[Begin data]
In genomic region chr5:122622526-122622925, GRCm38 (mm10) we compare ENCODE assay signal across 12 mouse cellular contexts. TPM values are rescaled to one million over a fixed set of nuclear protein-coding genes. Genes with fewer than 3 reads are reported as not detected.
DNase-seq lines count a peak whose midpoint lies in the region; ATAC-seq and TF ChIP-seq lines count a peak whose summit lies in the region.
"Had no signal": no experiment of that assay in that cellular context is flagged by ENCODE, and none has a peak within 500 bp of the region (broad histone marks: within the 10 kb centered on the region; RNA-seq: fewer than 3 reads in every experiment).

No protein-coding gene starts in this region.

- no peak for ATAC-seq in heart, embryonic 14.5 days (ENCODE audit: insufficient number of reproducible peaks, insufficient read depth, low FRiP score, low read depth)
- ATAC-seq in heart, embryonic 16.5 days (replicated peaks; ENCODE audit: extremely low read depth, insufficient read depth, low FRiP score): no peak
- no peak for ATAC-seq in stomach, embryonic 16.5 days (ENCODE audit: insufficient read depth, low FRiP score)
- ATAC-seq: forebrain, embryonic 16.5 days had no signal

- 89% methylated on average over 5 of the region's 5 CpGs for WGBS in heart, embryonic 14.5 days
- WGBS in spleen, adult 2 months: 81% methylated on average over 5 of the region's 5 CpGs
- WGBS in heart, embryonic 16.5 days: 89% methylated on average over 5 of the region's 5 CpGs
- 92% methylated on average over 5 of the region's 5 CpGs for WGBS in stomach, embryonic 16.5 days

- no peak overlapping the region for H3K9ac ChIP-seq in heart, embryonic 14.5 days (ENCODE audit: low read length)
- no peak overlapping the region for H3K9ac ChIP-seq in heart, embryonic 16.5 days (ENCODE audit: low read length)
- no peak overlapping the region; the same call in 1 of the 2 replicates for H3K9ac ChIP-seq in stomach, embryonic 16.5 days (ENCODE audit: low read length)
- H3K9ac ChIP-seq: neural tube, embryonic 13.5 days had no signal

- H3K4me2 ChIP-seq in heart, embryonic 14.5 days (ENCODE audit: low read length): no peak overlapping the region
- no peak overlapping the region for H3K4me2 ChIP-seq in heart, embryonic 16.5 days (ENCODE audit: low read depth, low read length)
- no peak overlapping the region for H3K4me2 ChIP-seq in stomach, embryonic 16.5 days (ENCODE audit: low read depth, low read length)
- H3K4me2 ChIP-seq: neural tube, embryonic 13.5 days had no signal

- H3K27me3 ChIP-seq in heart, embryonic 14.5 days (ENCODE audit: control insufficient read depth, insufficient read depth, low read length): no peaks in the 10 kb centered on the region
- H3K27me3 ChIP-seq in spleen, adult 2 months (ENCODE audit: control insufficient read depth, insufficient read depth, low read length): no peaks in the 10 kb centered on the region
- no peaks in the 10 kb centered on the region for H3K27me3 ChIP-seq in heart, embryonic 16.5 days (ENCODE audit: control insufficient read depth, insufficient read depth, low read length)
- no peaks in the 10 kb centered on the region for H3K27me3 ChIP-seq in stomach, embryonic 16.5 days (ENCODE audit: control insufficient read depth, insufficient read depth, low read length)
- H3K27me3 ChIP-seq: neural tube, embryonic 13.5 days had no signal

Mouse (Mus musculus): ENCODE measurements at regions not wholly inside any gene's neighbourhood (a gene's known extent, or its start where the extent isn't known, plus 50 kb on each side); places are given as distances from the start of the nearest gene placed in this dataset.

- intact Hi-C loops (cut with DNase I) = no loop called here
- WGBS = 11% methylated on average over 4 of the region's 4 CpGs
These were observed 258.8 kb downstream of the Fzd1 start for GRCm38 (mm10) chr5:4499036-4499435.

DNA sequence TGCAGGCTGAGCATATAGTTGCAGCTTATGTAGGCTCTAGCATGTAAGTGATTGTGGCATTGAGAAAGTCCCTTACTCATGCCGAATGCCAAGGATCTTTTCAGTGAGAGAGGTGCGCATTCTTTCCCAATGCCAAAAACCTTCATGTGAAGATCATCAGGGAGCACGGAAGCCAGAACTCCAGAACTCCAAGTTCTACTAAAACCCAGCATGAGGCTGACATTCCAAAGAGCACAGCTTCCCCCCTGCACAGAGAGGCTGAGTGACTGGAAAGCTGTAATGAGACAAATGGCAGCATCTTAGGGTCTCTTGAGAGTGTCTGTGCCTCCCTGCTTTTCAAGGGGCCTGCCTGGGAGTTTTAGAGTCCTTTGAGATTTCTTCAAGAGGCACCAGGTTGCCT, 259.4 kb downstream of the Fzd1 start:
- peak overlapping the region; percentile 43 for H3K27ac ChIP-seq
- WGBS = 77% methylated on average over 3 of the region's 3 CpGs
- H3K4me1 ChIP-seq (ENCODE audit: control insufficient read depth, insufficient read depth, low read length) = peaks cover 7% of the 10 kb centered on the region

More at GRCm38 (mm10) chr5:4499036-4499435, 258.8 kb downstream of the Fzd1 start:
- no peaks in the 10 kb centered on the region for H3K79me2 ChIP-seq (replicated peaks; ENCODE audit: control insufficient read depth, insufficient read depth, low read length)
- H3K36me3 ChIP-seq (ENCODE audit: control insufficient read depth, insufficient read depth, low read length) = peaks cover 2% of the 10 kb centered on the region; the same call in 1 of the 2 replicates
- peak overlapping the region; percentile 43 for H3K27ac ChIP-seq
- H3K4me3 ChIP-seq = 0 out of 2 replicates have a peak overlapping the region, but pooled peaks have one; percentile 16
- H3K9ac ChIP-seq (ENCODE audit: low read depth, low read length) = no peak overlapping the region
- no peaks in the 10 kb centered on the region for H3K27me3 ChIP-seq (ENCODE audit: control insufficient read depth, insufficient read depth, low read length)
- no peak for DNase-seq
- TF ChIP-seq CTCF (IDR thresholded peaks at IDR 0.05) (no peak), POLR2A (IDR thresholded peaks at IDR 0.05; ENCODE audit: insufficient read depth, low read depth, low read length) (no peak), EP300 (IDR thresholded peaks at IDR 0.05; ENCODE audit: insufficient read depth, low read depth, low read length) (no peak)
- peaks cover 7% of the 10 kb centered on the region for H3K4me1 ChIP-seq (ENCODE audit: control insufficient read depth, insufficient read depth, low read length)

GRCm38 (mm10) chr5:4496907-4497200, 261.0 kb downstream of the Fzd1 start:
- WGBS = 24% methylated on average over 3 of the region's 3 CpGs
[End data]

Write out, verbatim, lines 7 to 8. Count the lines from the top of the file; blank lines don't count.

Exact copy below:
- no peak for ATAC-seq in stomach, embryonic 16.5 days (ENCODE audit: insufficient read depth, low FRiP score)
- ATAC-seq: forebrain, embryonic 16.5 days had no signal